FORT MYERS, Fla. — A few more players arrived at Red Sox camp Tuesday, the morning workout group growing a little larger as the official start of spring training draws closer.
The same is true in other cities and towns across Florida and Arizona. But what is usually a welcome sign of spring is becoming a stage for harsh words between Major League Baseball and the Players Association.
The unusually large number of unsigned free agents led to MLBPA executive director Tony Clark questioning the motives of owners.
“A record number of talented free agents remain unemployed in an industry where revenues and franchise values are at record highs,” Clark said in a statement.
“Spring training has always been associated with hope for a new season. This year a significant number of teams are engaged in a race to the bottom. This conduct is a fundamental breach of the trust between a team and its fans and threatens the very integrity of our game.”
One hour later, MLB fired back with a statement.
“Our Clubs are committed to putting a winning product on the field for their fans. Owners own teams for one reason: they want to win. In Baseball, it has always been true that Clubs go through cyclical, multi-year strategies directed at winning.
“It is common at this point in the calendar to have large numbers of free agents unsigned. What is uncommon is to have some of the best free agents sitting unsigned even though they have substantial offers, some in nine figures.
“It is the responsibility of players’ agents to value their clients in a constantly changing free agent market based on factors such as positional demand, advanced analytics, and the impact of the new Basic Agreement. To lay responsibility on the Clubs for the failure of some agents to accurately assess the market is unfair, unwarranted, and inflammatory.”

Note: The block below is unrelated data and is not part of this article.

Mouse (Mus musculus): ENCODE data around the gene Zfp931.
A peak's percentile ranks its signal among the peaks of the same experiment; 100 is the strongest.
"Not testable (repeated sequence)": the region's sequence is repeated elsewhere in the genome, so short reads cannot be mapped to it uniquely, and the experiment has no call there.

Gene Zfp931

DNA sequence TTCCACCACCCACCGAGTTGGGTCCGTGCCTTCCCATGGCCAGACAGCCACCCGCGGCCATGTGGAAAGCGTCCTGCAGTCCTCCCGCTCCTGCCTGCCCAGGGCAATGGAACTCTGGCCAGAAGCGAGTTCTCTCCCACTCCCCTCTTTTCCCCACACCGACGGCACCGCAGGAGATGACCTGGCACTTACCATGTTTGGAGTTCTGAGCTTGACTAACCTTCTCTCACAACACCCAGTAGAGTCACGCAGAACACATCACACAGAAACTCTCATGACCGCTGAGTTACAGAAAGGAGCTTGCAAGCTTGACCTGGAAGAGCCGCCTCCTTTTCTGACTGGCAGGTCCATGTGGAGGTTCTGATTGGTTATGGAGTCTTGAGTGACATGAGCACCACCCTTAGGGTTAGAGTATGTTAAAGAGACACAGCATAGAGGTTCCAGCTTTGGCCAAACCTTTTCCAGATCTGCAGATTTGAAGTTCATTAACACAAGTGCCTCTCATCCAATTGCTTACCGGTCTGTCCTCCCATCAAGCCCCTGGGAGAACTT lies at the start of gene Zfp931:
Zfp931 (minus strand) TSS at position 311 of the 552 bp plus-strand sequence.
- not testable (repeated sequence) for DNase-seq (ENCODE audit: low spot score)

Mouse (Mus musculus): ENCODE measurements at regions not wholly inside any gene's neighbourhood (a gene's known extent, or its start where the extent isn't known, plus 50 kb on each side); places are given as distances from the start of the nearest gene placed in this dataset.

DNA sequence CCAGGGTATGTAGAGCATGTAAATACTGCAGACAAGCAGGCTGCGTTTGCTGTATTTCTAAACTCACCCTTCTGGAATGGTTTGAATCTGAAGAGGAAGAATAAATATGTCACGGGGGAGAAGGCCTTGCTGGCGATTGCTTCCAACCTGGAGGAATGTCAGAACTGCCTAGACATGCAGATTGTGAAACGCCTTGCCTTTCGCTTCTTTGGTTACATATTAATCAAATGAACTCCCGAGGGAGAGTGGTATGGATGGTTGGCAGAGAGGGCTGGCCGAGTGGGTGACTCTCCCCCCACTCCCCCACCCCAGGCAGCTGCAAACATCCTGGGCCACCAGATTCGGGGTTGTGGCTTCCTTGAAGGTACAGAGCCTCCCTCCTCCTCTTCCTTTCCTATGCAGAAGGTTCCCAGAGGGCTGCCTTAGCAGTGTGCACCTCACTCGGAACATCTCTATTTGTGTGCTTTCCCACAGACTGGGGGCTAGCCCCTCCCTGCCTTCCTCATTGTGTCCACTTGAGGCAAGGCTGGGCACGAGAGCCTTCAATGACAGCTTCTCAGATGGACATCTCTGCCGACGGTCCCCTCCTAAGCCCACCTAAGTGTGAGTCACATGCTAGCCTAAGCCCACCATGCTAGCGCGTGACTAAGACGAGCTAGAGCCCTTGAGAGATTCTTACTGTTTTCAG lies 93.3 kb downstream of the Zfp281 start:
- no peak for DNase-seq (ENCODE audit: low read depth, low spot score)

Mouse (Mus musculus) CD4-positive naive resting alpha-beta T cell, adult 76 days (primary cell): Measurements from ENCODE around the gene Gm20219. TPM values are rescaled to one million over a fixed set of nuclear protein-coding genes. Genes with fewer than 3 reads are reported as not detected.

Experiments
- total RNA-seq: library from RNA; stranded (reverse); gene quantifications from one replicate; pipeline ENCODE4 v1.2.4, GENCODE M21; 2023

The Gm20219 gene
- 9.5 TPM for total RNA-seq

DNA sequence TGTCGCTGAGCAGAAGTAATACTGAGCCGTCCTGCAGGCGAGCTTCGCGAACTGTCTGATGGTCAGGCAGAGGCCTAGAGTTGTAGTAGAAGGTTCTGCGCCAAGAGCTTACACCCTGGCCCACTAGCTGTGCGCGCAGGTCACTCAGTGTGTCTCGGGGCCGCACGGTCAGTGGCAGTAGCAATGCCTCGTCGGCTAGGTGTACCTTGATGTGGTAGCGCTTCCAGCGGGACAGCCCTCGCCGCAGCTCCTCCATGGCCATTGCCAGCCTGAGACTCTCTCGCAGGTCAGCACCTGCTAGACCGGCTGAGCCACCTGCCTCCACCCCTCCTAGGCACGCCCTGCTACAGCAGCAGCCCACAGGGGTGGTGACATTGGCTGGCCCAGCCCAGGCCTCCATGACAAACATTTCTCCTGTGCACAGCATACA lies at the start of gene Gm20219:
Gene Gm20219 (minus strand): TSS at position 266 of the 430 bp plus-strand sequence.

For a sport that has labor peace since 1995, the statements are ominous. Last week, agent Brodie Van Wagenen of CAA suggested the owners were colluding to hold salaries down.
Another prominent agent, Scott Boras, told the Associated Press on Tuesday that noncompetitive teams were a “cancer” on the sport. He believes fans will rebel against paying to see such teams.
“Where you have two tanking teams or one tanking team is in town to play a good team, they’re going to demand a reduction because the true MLB experience is no longer what it was professed to be,” Boras said.
But “tanking” has become an acceptable strategy.
The last three World Series champions — the Astros, Cubs, and Royals — won after shedding salaries and rebuilding via draft picks.
As many as 10-12 teams are following the same model this season.
The Red Sox, while not tanking, are one of the teams at the center of the controversy. In October, president of baseball operations Dave Dombrowski acknowledged the team’s need for a power hitter and said his offseason plans were to address that.
But the Sox have made no additions to their roster beyond re-signing first baseman Mitch Moreland for two years and $13 million.
The Sox readily admit their interest in free agent J.D. Martinez, who hit 45 home runs last season, but negotiations with Boras are now into their fourth month.
“We don’t want to bid against ourselves,” one team official said.
Along with Martinez, Jake Arrieta, Yu Darvish, Greg Holland, Eric Hosmer, Lance Lynn, and Mike Moustakas remain unsigned. In all, there are more than 100 free agents still on the market.
Baseball’s collective bargaining agreement runs through 2021. To what extent the players can force change before then isn’t certain.
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